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Robot Monkey
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Someone recently mentioned that he'd like to check out comics again. Here's a list of ten recent comics that I recommend to adults. This isn't a list of the best comics ever made. It's just a list of exceptional titles that were out in the last couple of years. All are trade paperbacks because I hate individual issues of anything. In no particular order:

 

1. 100 Bullets: First Shot, Last Call. Brian Azzarello and Eduardo Risso. Here's the premise: Some guy named Agent Graves shows up and gives a person a briefcase. In that briefcase is indisputeable proof that a some third party ruined the person's life. There is also a handgun a 100 rounds of ammunition.

 

Why does Graves do this? Who does he represent and what do they get out of this? Are the people from issue to issue somehow conected? Answer: stick around and a massive conspiracy tale is unveiled. In the mean time, enjoy the gritty, street-level vignettes about people who fell between society's cracks.

 

2. Transmetropolitan: Back on the Street. Warren Ellis and Darick Robertson. This book is about a gonzo journalist (apparently patterned on the late Hunter S. Thompson) in the near future. The series was designed to actually end and has done so.

 

The book is silly (Spider's weapon of choice is an illegal Bowel Disrupter, with settings like loose, watery and total prolapse), violent (and how!) and spends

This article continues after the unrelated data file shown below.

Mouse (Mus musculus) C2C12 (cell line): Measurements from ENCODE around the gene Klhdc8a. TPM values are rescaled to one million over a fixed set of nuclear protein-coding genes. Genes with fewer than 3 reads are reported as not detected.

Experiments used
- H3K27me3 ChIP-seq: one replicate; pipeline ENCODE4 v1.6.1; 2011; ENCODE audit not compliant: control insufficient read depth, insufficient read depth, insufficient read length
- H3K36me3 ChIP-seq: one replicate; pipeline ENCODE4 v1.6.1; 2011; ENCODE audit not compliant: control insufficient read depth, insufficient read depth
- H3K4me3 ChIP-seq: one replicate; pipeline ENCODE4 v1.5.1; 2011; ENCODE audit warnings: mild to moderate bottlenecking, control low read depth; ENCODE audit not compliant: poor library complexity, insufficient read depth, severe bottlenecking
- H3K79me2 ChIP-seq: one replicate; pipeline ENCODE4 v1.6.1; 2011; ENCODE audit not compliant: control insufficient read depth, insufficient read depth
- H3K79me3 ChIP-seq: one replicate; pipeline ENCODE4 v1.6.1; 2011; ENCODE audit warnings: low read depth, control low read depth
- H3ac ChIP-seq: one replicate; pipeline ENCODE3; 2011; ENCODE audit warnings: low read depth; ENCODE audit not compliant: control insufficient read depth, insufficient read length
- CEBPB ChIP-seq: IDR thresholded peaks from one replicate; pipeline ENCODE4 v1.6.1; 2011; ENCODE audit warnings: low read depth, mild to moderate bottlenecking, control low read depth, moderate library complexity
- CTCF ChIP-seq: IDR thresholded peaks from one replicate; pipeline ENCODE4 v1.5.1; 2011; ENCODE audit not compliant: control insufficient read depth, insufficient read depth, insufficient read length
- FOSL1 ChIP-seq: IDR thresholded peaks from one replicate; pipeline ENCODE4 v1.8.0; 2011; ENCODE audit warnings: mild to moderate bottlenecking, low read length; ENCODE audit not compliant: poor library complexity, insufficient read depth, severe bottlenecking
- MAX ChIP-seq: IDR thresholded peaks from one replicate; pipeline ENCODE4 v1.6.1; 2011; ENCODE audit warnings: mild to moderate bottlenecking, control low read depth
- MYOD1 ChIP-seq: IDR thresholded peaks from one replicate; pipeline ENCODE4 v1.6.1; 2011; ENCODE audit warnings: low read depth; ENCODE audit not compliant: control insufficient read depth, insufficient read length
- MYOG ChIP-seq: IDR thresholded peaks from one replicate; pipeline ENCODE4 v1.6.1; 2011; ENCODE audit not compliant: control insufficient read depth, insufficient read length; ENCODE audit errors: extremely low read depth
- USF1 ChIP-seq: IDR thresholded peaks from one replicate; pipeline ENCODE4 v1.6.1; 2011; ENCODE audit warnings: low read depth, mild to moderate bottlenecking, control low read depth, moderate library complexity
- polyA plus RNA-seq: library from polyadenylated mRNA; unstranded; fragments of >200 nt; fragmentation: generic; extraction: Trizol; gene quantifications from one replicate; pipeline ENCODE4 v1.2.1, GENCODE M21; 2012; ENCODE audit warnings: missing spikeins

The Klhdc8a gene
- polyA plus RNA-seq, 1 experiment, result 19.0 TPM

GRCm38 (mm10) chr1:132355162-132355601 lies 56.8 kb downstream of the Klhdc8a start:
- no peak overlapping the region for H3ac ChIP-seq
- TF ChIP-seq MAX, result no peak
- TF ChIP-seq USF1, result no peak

a surprising amount of time sneaking in Ellis' thoughts on politics, law-and-order and the media.

 

3. Courtney Crumrin & The Night Things Volume 1. Ted Naifeh. This black and white gem is about a little girl named Courtney Crumrin who discovers that her great uncle is a wizard and tries to learn magic. Sound like Harry Potter, doesn't it? There are definite parallels, but the book has an entirely different flavor -- it feels very much like a magical bedtime story (the

book is all ages). Fans of Charles Addams or Edward Gorey will want to check out this charming book.

 

4. Hellboy: Seed of Destruction. Mike Mignola. Everyone should check out Hellboy if for no other reason than to get exposure to Mike Mignola's art. Mignola is an artist's artist (often cited by other artists when asked "who do you like?"). And look, it's about a huge, wisecracking demonic creature who investigates supernatural mysteries. What kind of madman wouldn't want to read that?! Hellboy stories borrow heavily from Lovecraft, local folklore and myths.

 

5. Walking Dead: Days Gone Bye. Robert Kirkman and Tony Moore. What's unusal about a storyline that has Flesh-eating zombies running amok? Answer: The focus of this excellant black and white series is people, not horror -- what does it mean to be a survivor?

 

6. Y: The Last Man: Umanned. Brian K. Vaughan. In the first issue of this series, every male on earth suddenly dies. Biowarfare? Disease? Supernatural cause? There seem to be only two male survivors, Yorrick and his pet monkey.

 

This book packs in a great adventure story, hilarious dialog and human drama. If it maintains the quality it has so far, this will be a very special series.